Monday, 22 October 2018 - About Academyupdate | Rss

School Meals and the Children and Families Bill

What does the recent Children and Families Bill mean for schools? From September 2014 primary school head teachers will have a statutory duty to provide free lunches for reception, year 1 and year 2 pupils.

School Meals and the Children and Families Bill

Preparing for change

The government have also announced funding of £2.30 for each pupil per meal, £150 million capital funding and transitional funding for one year of £22.5 million to small schools with less than 150 pupils on roll. Schools should contact their local authority to find out what funding is available and if they are able to receive any of the capital fund made available by the Department for Education. Academy trusts have also been able to access funding through the Academies Capital Maintenance Fund.

For many schools providing free school meals for all KS1 children from September will be a huge challenge but the Carson Catering Ltd school meals advice service is set to provide schools with the support they need to develop and improve their catering facilities. Gordon Carson, Managing Director of Carson Catering Ltd said “during the course of my work I’ve seen the problems schools encounter in delivering high quality, nutritious, interesting food to young people. There are so many competing demands on young people’s time at school they often end up eating lunch on the go or at mid-morning breaks and sitting down with friends to eat a healthy meal is often not their priority. Increasing uptake in school meals is a big ask and no one should underestimate the challenge.  It will take a shift in mind-set, we need to think of our children as customers and as soon as we do this, school meals take up will increase.

Schools will have to think about changes to staffing, how they can forecast the amount of meals they’ll need to provide and how to cater for special dietary needs. A common concern is how schools will manage the increased number of children eating school meals. Changing the layout of tables and chairs to make things flow better, making lunchtimes longer or perhaps staggering lunchtimes for different year groups could be the answer. Every school’s situation is different so our approach is to provide advice that is specific to their circumstances. A one size fits all solution doesn’t work here”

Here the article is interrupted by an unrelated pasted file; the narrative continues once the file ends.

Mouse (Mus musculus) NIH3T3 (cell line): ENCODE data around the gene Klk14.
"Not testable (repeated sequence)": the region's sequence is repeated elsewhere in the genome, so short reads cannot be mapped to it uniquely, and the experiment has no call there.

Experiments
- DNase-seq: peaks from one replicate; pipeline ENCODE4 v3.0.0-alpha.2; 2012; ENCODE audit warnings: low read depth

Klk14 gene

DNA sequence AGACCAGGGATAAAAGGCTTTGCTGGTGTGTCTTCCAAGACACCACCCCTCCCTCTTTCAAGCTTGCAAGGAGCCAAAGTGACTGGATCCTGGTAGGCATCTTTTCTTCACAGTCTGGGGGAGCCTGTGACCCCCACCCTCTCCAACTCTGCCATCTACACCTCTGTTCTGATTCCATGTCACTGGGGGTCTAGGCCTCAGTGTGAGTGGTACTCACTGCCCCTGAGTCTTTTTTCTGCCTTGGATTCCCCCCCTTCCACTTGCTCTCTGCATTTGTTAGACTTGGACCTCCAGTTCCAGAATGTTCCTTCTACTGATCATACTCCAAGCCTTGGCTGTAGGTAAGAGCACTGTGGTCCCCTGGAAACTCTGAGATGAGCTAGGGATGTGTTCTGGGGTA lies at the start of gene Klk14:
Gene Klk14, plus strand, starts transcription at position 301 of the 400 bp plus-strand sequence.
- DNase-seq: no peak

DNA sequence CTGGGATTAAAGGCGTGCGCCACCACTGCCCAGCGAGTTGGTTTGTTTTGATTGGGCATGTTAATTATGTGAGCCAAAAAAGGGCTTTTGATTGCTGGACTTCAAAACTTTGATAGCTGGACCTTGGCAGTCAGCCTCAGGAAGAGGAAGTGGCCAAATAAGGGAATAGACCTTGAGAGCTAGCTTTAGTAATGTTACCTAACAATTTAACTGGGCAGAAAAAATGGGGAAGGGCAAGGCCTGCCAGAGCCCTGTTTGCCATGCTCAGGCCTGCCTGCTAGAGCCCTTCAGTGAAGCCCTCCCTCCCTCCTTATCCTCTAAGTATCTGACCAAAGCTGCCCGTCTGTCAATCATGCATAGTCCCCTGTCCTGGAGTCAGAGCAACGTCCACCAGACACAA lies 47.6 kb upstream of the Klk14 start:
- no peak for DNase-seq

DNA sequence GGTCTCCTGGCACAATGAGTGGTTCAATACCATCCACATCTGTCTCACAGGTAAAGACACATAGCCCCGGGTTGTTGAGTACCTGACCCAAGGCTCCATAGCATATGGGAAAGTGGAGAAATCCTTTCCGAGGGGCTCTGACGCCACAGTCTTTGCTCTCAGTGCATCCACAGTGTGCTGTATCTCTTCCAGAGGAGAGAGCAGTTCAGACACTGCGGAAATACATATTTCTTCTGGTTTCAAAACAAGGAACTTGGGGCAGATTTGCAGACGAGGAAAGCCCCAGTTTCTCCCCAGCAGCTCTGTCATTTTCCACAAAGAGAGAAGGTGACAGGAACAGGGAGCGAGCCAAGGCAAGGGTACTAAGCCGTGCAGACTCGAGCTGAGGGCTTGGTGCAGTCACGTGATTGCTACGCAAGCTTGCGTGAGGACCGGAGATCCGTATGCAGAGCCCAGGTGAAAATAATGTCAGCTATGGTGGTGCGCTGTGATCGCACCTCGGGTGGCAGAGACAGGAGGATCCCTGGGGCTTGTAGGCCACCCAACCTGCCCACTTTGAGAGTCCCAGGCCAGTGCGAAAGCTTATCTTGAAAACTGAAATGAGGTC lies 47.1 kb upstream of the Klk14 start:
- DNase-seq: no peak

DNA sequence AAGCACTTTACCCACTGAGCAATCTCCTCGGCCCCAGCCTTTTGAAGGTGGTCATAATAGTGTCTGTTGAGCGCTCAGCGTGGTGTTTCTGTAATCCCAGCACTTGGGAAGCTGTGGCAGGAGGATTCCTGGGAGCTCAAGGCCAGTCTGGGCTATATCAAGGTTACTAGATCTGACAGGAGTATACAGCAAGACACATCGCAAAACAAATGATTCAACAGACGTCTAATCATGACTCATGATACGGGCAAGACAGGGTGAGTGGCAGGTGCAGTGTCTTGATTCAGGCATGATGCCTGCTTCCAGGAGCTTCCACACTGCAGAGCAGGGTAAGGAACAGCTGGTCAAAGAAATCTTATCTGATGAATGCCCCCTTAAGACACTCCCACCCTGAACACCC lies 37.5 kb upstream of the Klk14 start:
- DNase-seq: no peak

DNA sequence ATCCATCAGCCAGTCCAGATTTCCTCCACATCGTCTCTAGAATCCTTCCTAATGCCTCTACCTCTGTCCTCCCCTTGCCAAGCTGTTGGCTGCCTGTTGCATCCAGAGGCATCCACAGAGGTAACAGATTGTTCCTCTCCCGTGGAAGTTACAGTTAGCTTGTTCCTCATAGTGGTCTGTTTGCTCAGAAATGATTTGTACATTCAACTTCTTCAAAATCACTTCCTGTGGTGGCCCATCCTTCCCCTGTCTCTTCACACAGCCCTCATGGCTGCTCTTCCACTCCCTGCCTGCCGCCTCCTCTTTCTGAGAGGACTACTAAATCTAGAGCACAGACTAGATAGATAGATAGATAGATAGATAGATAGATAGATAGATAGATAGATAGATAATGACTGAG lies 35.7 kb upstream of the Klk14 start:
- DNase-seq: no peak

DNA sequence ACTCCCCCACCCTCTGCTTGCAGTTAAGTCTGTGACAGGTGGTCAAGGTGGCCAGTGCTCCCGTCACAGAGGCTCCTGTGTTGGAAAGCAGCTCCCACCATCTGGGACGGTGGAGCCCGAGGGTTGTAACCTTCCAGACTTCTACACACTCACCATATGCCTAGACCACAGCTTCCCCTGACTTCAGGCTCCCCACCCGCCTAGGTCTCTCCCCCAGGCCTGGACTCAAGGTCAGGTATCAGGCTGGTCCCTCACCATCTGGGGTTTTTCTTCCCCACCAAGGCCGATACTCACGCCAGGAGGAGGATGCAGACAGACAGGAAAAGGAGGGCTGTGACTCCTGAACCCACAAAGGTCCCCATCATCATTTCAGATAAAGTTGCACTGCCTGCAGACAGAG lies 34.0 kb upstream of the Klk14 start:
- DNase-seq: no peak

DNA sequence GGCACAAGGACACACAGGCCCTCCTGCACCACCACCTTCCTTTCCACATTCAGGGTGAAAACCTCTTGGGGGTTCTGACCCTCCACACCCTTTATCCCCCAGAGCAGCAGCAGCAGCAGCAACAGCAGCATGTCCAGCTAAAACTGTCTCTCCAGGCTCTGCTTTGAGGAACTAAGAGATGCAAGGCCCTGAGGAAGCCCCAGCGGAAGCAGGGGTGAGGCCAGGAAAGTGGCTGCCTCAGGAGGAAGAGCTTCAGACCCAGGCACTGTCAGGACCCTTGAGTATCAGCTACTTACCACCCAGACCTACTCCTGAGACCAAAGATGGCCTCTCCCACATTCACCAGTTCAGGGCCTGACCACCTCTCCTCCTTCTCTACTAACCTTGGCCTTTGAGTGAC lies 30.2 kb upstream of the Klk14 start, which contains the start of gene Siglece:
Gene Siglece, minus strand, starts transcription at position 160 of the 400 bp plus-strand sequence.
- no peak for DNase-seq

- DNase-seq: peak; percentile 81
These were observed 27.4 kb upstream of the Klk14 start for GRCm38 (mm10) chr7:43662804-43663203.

The school catering industry is worth over £1 billion to the UK economy and employs more than 100,000 workers, making it, as one commentator has recently said, “a bigger workforce than the Royal Navy.” Education caterers are responsible for feeding 3.1 million children and young people every day in over 22,000 schools. Chefs/cooks and kitchen teams are employed variously by the local authority (56 per cent), a private contract caterer (32 per cent) or directly for a school that has brought its catering in-house (12 per cent).

The School Food Plan

The plan was prepared by the founders of the Leon restaurant chain Henry Dimbleby and John Vincent. It includes a range of measures to drive-up school food standards and divert the £1bn it says parents spend on packed lunches back into the system. All the evidence suggests that if children have a healthy school meal they’ll do better in the classroom and that’s something which is in everyone’s long-term interest.  Only one per cent of packed lunches meet the nutritional standards that currently apply to school food. The authors of the plan claim that the majority of children bring packed lunches to school as parents mistakenly believe that it is the healthiest option.

The take up of school food currently averages at about 48 per cent across the UK and is continuing to grow. However, to be financially viable the service needs to be at least 50-55 per cent otherwise it will need to be subsidised by either school budgets or local council funding. Increasing take up requires commitment from the head teachers, governing bodies and school leadership teams. Food needs to be cooked that is nutritious, appetising and attractive to the pupils. It needs to be served and eaten in dining halls that have a calm and welcoming environment.

If you can empathise with some of the issues mentioned above and would like help and advice on the whole issue of providing healthy school meals, contact Gordon Carson FIH FCSI, Director, Carson Catering Ltd on 01606 891081 / 07738 153183 or visit

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